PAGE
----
A year and a half ago, Evan Prochniak was sweet-talked into buying the company that had been crafting Zitner's Easter eggs for nearly a century. The chocolatier was on the market, and a deal to sell the building - without the business - had broken down. There was a chance Zitner's might be sold to another candy company, and its North Philadelphia factory vacated.
The broker representing the owners, Thomas S. Bond, convinced Prochniak that Zitner's was fabulous, a beloved mom-and-pop with room to grow. A good buy, in other words, as a building and a business, even for a Delaware County attorney whose investments included only real estate and restaurants.
"I don't know how I pulled it off," said Bond, vice president of NAI Geis Realty Group in Center City. "I convinced him it was a great idea."
Prochniak chewed it over. He ran a Google search on Zitner's - there was a Facebook page run by ordinary, but rabidly loyal, customers. The company barely had a Web page.
Then, he learned the factory was run by employees who had been there for decades. Little had been done to modernize, but every year Zitner's confections managed to hit store shelves and sell out.
Maybe, he figured, this could work.
"I wasn't coming into a place where I had to jump in there and reinvent the wheel," said Prochniak, a tall man who wears a sharp suit and a boyish smile. "As long as the key management stayed on with me, the place could run itself while I learned what the business was about."
Today, the 40-year-old majority shareholder in what is now called Zitner Candy Corp. has become as passionate about its business prospects and Butter Krak eggs as its customers, who scour pharmacies, supermarkets, and big-box stores every Easter for its marshmallow, or coconut-filled, or otherwise mouthwatering sweets.
Prochniak (pronounced PROSH-nee-ack) bought a business and building whose recipes and aging equipment had frozen in time. He wondered how he would expand Zitner's without destroying the very thing that makes it special: its old-fashioned, handmade processes, which customers swear make for some of the best Easter candy out there, but which also require time and care - both of which cost money.
He now believes he can bring Zitner's into the 21st century the old-fashioned way: by acquiring new space so the company never again does what it did a few months ago - turn down additional orders because the factory just south of West Allegheny Avenue on 17th Street simply couldn't make any more eggs.
"This is the second year in a row that we had to turn away a couple of orders," Prochniak said this week.
Earlier this year, he began talks with development officials in Philadelphia to find up to 50,000 square feet of industrial space to house a new egg-production factory. He also has reached out to officials in the city of Chester, he said.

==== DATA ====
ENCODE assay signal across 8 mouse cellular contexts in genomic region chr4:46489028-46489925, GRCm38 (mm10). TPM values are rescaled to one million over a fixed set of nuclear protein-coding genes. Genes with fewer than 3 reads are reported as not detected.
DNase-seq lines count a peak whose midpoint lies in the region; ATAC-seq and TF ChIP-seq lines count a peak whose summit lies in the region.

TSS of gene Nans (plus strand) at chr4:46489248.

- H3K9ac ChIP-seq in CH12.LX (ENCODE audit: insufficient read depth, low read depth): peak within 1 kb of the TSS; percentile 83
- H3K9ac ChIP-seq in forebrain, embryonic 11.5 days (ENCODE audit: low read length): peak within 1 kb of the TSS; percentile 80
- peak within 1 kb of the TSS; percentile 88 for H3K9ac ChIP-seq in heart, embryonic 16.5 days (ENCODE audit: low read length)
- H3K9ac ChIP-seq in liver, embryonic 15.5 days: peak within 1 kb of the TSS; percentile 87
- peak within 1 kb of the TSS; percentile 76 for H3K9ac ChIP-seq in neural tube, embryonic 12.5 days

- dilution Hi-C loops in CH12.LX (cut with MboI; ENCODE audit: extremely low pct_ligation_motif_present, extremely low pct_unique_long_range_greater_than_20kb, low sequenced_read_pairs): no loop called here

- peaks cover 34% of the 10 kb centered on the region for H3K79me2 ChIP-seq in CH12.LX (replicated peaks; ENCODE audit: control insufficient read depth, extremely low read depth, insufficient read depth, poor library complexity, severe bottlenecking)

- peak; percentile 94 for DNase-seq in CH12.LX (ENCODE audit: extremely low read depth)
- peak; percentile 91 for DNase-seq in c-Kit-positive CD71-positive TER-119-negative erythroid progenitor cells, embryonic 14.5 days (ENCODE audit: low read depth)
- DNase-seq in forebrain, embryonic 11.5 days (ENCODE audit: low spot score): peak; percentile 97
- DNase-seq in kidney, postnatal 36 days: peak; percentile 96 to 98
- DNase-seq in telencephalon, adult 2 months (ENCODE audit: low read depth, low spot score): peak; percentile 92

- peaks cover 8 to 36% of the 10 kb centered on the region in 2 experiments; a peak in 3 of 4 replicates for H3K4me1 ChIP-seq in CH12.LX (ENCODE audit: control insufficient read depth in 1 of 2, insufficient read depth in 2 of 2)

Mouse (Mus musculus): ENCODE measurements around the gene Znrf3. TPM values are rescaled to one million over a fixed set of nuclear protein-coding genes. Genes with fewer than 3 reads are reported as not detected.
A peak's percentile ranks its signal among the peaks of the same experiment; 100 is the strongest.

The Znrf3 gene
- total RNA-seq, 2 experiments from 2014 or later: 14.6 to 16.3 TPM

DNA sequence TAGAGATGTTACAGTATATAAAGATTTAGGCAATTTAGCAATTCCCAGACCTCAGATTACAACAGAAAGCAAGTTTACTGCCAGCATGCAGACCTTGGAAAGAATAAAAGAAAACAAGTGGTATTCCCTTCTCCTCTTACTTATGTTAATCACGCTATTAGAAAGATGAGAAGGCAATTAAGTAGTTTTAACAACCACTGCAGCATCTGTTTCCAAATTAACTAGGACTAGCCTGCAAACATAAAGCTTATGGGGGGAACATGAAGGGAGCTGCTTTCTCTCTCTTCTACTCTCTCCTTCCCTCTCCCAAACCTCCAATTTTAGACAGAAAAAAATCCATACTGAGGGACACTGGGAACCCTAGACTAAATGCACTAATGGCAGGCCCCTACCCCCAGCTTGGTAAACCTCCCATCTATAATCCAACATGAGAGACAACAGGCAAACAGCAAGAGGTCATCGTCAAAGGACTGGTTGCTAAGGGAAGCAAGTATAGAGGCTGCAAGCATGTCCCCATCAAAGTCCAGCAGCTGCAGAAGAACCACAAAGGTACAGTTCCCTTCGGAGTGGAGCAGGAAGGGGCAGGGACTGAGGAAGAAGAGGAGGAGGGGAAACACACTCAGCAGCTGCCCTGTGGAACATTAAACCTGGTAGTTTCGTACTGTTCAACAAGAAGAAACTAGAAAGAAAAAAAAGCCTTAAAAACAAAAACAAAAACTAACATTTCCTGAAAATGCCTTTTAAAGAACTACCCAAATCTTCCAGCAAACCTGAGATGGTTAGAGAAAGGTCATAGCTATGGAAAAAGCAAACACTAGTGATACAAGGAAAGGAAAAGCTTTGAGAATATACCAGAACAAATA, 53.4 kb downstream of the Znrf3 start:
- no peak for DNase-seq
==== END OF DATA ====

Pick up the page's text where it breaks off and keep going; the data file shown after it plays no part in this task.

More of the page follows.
Long ago used as a foundry, the current Zitner's factory has three-story ceilings and spotty temperature controls, and is loaded with candymaking equipment so old it makes the famous I Love Lucy chocolate-factory episode look downright modern.
There's even a guy who's constantly putting equipment together again when it breaks.
"It's like the Willy Wonka Chocolate Factory!" said Bond, who uses words like awesome and labor of love in describing Zitner's, and how he helped broker the sale by prior owners who desperately wanted the chocolatier to continue a legacy begun in 1922.
Prochniak approached Philadelphia Industrial Development Corp. a few weeks ago to begin "preliminary" talks about finding new space, said Michael Cooper, PIDC's assistant vice president of market development.
"We obviously have a great interest in ensuring that a great name like Zitner's remains a local favorite," said Cooper, who also helped assemble financing when Prochniak bought Zitner's in 2010.
With his initial investment already paid off, Prochniak said, he wants to spend money on new production lines for Easter candy at a new facility.
Zitner's year-round chocolate-pretzel manufacturing business would remain in North Philadelphia, at least for a while. (It supplies Whole Foods, Acme, and others with unbranded pretzels coated in caramel and its signature chocolate.)
Gumming up production speed for the Easter eggs is the way Zitner's cooks, on site, then cools all its marshmallow, coconut and peanut-butter fillings: The molten sweets are laid out on marble tables until the temperature is right for them to be cut and coated in chocolate.
During the winter, this moves along more quickly because the factory temperature cools. At other times, only the small portion of the factory with temperature controls can be used for cooling.
"We can't start our production until September on the Easter candy," Prochniak said. "Then we run Easter candy all day, every day, straight through February."
Cooling could be sped up with additives, but Prochniak said he will not change the recipe that makes Zitner's so unique.
"Then, you're basically getting away from why people buy your candy," he said. "If I was going to streamline [production], and my stuff tasted like Hershey, now I'm competing with Hershey.
"I think the allure of our candy is that it's priced like Hershey," he said, "but tastes a thousand times better than it."
Once a new location is chosen, "I'm going to set up a shop exactly like I have. Just new equipment."
Dennis Palladino, Zitner's operations chief, said big retailers have stepped up orders as corner stores have vanished. Zitner's biggest retailers are Wal-Mart, Shop Rite, Acme, and CVS, in that order.
"They buy big," Palladino said, "and we deliver early."
Although he got into the chocolate business somewhat accidentally, Prochniak said he had no intention of sprucing it up just to sell it off.
"My plan would be to eventually take it nationwide," he said, "which is a good ways off."